The Animal and the Human

February 20, 2023

Recent DNA analyses have revealed that humans share a majority of our genetic makeup with other animals. Physically speaking, our similarities with our fellow beings far outweigh our differences. In the Western mindset, however, a sharp line is drawn between human beings and other animals. Because Animeonline they do not communicate in our language, it is thought, we do not have much in common beyond physical structure. For Westerners, only humans have a soul, a wide range of emotions, and the unique capacities of reason, imagination, and the changing of our environment on a grand scale to meet our needs. Despite the division in our thinking, we still have intimate relationships with the animals closest to us and cannot seem to resist anthropomorphizing them. There are several societies whose conception of humans’ place in the animal world is far different from ours.

Although these kinds of belief systems are widely varied, many see us as more
closely related to other creatures, both physically and spiritually. Here, I will
examine a few of these non-Western ideologies and compare their conceptions of
the human-animal relationship to each other and to Western ideas.

Several cultures which hold traditionally animistic religious beliefs share the concept
of a time long ago during which humans were animals and vice versa. In this
“Distant Time,” “Dreamtime” or “Mythtime,” as it is variously referred to, animals
were able to take human form. Most animals, it is believed, once possessed human
souls, and some cultures think that they still do, although the average person is now
unable to perceive them. Folklorist Charles L. Edwards hints that this idea may have
evolved out of a memory of a much earlier period in the evolution of the human
species, when the common ancestor of both humans and apes roamed the earth.
This apelike being lived no differently from the other predatory mammals who
shared his environment. Some of his offspring later began the process of change
and adaptation that would produce our species. “In outwitting his foes, instead of
throttling them the diverging elementary man began to make plans of strategy.” As
their thought process grew more complex, Edwards argues, early humans expanded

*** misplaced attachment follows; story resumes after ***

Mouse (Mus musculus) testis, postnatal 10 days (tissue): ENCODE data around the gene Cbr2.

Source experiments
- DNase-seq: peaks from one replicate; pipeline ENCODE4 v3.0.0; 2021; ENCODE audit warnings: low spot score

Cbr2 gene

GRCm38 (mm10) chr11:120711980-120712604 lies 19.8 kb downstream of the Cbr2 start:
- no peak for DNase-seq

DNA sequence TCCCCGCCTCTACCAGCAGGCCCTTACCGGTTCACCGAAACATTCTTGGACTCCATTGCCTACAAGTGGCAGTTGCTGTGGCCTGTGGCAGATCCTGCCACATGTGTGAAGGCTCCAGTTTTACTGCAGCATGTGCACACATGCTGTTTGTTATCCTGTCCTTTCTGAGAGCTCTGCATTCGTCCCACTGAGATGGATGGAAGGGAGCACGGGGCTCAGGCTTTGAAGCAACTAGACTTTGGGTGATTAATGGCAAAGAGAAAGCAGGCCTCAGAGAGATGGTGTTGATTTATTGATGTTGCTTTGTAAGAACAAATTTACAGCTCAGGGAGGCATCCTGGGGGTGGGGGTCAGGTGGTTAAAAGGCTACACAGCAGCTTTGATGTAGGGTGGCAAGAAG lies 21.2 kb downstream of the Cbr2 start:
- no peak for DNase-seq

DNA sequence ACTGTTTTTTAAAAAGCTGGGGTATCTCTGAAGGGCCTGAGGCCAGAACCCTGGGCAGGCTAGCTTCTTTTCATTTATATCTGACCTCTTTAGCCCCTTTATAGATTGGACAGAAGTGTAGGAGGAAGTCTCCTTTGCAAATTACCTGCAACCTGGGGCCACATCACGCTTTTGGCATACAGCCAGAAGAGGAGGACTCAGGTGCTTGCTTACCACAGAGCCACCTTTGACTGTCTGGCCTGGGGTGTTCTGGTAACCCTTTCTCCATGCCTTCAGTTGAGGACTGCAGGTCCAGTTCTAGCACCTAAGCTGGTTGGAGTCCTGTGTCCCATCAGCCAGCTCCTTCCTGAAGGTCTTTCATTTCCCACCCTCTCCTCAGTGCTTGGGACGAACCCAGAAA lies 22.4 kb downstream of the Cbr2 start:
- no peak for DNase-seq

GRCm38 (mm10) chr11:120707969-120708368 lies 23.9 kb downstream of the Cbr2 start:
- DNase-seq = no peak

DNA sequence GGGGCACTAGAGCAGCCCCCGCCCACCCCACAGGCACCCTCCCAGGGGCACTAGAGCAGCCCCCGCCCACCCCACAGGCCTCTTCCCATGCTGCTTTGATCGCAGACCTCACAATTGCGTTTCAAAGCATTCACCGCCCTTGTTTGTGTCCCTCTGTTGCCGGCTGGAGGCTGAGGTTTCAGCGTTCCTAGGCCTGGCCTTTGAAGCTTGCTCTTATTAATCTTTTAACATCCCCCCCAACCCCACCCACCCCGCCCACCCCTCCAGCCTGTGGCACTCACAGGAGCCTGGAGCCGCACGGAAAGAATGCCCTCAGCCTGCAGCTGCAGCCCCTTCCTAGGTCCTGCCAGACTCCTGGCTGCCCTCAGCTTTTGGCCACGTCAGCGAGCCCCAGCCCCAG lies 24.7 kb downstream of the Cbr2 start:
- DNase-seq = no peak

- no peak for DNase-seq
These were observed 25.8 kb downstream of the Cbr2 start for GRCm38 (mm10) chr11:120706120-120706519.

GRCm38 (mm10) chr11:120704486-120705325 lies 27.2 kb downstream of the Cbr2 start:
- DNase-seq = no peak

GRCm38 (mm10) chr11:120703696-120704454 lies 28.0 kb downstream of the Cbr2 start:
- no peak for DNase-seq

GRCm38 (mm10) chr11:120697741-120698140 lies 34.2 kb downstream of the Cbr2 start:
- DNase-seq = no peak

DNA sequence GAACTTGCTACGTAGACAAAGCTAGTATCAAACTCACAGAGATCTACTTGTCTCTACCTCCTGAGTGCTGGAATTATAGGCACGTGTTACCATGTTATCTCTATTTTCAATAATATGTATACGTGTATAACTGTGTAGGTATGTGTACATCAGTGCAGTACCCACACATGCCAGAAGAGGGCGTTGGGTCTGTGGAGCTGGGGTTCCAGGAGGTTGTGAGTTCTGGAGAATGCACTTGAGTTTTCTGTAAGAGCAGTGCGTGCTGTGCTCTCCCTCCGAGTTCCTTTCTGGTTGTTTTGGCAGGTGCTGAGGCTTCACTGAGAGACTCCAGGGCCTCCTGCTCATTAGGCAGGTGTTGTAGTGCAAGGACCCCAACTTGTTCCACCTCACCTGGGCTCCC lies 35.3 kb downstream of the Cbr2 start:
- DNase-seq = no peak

their thinking beyond their immediate surroundings and contemplated the unseen
forces that governed their world. “[T]hese forces took form in the gods who dwelt
beyond the clouds, and the myths of cosmogony and transformation arose.” Now,
when people belonging to animistic traditions look for ways of explaining the
phenomena around them and of connecting their rituals to the greater processes of
continuing cyclical transformation, they recall the time when myths were formed,
when humans were much closer to other animals than we are today.

Edwards connects the deep sense of spiritual communion with other beings out of
which myth and belief in the supernatural arise to the formative period in the
development of each human being known as childhood. He relates a story of his
own childhood and the time he spent watching ants in his backyard, inventing
stories to match the escapades of “the ant-people.” He envisions them as soldiers
engaged in various industries at peacetime, but in wartime displaying “remarkable
valor and extraordinary strategy.” This depth of imagination, which is now the
exclusive domain of children, is the fertile ground from which spring “the miracles
of transformation” and the deeper sense of connection through the
anthropomorphism of playful storymaking. “So we see in the child, as in primitive
people [sic], the projection of his own fancies born of fear, or love, or desire, into
the things about him which then become personified.”

For many non-Westerners, the rituals associated with storytelling and traditional
practice comprise an extension and evolution of childhood, where the wonder and
intimacy in the natural world they experienced as children develops into a greater
understanding of ourselves and other forms of life. Most Western adults are, on the
surface, all too eager to put childhood behind them. Our deep longing to connect
to the wider life community manifests itself in other ways, though, such as our
feelings towards our companion animals.

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